War was not the only cause of PTSD.  The Industrial Revolution in America saw a vast expansion of the rail roads.  Horrific accidents took their toll on the men that worked in the construction and operations of the rail networks.  The term “railway spine” was used to describe PTSD at the time it was believed to have been caused by lesions in the spine brought on by the accidents.

 

By World War I the term “shell shock” was used to describe PTSD.  The renowned psychiatrist Sigmund Freud was called on by the Austrian government to see if there was a treatment to which he reported that his horrendous electroshock treatment had no effect on the illness.  All armies witnessed the same malady and unfortunately there was lack of understanding of the illness.  Many British soldiers were executed for malingering or cowardice. 

 

By World War II “Battle Fatigue” was identified and methods of treatment were developed.  One General, George Patton, did not believe in PTSD and was relieved of command for slapping two soldiers while in a hospital under medical care.  His referral to the soldiers actions as cowardice was a major black mark against one of the greatest Generals in the American Military.  While researching one of my books I uncovered a letter to the Secretary of the Army.  The letter objected to the treatment of the soldiers and criticized General’s Patton’s actions.

 

We live in a time that PTSD is understood and is treatable and is no longer ignored by a grateful nation; a nation that welcomes their military home from battle.  I have witnessed firsthand the scourge of PTSD.  My roommate while at NAS Memphis was there to be near the hospital following his tour in Viet Nam.  He told me of a truck back firing and then driving off the road onto the beach at Pensacola and then again how he fell to the ground when neighbor children set off firecrackers.  After leaving the navy I entered Northeast Louisiana and became friends with two individuals that never knew each other.  One was a recon Marine.  The other was an Army infantryman.  Both were in school and strived to re-enter society.  Each spoke seldom of their time in Nam.  One thing was common to each; their marriages had failed and then neither completed their education.  Years later when returning from Arabia I discovered that each had another common bond; they had both taken a firearm and had taken their lives.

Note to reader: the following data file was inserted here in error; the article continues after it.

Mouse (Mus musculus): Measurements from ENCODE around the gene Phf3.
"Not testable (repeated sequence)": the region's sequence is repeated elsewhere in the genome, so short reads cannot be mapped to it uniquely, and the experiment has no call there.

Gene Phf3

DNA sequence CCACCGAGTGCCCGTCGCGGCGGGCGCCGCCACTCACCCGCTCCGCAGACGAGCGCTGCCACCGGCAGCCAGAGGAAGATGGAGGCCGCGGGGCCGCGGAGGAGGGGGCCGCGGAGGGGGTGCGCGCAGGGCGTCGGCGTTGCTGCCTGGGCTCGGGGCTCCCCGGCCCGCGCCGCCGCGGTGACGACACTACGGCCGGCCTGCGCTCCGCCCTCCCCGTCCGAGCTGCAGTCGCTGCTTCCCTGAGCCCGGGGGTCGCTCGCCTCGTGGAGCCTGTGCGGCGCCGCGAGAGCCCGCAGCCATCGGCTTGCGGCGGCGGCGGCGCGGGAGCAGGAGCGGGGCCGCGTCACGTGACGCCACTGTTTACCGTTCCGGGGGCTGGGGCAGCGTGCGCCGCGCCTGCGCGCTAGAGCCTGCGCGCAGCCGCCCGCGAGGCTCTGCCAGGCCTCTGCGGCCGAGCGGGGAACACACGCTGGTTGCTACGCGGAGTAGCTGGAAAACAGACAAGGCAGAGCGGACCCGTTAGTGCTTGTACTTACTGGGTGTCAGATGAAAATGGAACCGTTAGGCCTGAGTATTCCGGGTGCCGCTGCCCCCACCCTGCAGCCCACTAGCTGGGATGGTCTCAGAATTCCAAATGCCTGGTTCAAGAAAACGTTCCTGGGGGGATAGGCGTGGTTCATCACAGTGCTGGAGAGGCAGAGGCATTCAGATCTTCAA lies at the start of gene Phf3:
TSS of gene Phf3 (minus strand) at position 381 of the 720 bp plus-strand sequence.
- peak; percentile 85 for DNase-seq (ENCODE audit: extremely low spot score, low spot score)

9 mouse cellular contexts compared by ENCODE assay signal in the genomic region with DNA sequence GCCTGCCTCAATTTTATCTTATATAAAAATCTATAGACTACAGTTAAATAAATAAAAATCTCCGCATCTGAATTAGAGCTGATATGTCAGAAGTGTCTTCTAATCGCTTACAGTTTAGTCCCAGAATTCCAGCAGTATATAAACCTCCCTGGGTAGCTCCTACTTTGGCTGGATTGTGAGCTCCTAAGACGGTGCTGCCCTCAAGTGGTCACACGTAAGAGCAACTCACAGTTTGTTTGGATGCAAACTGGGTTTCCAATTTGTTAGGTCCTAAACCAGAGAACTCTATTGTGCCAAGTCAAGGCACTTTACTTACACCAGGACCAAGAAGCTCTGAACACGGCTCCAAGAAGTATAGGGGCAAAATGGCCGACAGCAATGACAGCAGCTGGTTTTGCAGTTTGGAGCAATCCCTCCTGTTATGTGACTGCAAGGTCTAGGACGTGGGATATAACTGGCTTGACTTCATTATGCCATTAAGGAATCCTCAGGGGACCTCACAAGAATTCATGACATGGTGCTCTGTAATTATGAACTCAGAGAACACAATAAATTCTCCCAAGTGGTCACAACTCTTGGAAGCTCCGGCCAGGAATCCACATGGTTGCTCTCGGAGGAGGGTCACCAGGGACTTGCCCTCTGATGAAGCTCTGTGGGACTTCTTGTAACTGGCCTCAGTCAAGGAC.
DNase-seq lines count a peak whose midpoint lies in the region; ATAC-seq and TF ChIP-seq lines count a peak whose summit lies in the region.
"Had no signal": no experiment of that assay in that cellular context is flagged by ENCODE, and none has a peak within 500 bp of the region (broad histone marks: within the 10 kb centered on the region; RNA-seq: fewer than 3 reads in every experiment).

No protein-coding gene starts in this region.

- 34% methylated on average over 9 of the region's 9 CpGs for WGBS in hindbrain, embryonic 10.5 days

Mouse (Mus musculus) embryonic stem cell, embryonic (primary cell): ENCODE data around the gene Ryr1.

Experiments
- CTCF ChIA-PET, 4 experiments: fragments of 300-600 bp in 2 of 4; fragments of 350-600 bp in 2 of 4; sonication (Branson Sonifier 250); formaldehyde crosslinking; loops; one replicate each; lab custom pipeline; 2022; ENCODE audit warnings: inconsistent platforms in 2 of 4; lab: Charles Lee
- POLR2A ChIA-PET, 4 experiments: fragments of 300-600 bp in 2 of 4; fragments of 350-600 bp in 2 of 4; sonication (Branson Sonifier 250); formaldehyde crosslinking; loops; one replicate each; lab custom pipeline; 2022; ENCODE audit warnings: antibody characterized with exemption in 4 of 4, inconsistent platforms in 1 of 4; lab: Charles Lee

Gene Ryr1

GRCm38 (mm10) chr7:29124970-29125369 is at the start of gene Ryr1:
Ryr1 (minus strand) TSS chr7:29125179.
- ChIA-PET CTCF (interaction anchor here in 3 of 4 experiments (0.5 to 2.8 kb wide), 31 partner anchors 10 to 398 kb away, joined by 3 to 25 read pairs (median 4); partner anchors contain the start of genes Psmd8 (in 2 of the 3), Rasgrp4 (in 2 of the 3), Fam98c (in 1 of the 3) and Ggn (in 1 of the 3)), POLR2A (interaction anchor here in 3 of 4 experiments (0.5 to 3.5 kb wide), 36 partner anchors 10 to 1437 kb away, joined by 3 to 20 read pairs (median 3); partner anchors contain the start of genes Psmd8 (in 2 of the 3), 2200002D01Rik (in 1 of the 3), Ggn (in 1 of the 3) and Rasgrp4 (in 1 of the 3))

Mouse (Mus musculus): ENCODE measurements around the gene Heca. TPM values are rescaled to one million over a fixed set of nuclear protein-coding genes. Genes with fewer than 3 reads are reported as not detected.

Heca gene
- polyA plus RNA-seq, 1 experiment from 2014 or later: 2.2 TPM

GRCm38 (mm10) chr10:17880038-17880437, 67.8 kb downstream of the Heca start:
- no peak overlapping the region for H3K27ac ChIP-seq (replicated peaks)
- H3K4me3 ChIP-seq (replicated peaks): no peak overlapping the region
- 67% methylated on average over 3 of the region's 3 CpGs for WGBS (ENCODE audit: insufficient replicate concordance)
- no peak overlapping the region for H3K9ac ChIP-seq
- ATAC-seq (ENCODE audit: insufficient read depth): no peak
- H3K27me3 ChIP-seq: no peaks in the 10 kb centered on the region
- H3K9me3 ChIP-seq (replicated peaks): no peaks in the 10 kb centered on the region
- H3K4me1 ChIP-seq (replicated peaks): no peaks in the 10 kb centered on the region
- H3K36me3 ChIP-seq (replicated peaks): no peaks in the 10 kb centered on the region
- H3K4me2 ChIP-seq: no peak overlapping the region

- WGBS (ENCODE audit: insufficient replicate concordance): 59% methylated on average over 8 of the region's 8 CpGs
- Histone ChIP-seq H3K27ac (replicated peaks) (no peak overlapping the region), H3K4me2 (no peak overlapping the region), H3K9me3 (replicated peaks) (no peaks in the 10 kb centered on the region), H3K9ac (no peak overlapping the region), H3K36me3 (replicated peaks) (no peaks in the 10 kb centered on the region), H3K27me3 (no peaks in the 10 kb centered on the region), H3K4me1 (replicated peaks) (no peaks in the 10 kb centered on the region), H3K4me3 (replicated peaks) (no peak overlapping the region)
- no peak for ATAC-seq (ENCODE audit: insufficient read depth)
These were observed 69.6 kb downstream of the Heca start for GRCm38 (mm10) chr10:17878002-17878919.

Thank God for a country that is far more understanding than the past and if far more grateful to its’ returning service men and women.

 

 

 

 

Several years ago I wrote an article dealing with the crumbling infrastructure and what has led our great nation to be in an approaching crisis.  President Trump is returning from a very successful trip overseas and will be faced with his first budget.  A major provision of this budget is rebuilding the nation’s infrastructure and how to fund this without adding to the country deficit.  With the nation at such a junction in its’ future it’s time to look at the dilemma so I am reprinting the article.  The crisis has now arrived.  +

 

America is the greatest country on earth today. When viewed in the context of world history the last two hundred and twenty-five years has witnessed the most explosive growth and leadership of any country on record. Unfortunately for a country to remain as a leader of the world it must continually evaluate its’ own position and make changes to the way it administers the successes it had achieved.  We are in a crossroads in which change is required if we want to continue our internal and external growth or we will slowly degrade our country and eventually become a state much like the former great nations of Greece, Rome Spain and others that once influenced vast parts of our world. How did we get to a point in time that our past internal decisions are now leading us to economic chaos with an out of control downward spiral?

 

America is a benevolent society. We pride ourselves on helping others that are in need. Do you notice at Christmas the Bell Ringers, the organizations helping needy families, the toy drives and all the other good things that Americans do to help their fellow man? This is no accident, it is America. In the early days of our country’s founding and growth, if we had not had this desire to help each other the early settlers would have found it extremely difficult to manage the harsh new world. It was this inherent desire to help our fellow man that led to the mother marches that ultimately stamped out polio around the world. This desire is still alive and is currently leading to successes in cancer, placing roofs over the heads of the homeless and provides aid to widows and children. This generosity is America and who we are. Probably the photos that best describe our love of man are the pictures of American GIs, dressed in battle gear, helmet on the head and handing the chocolate bar from his C-Ration kit to some hungry and appreciative child in some nameless village that America had just liberated.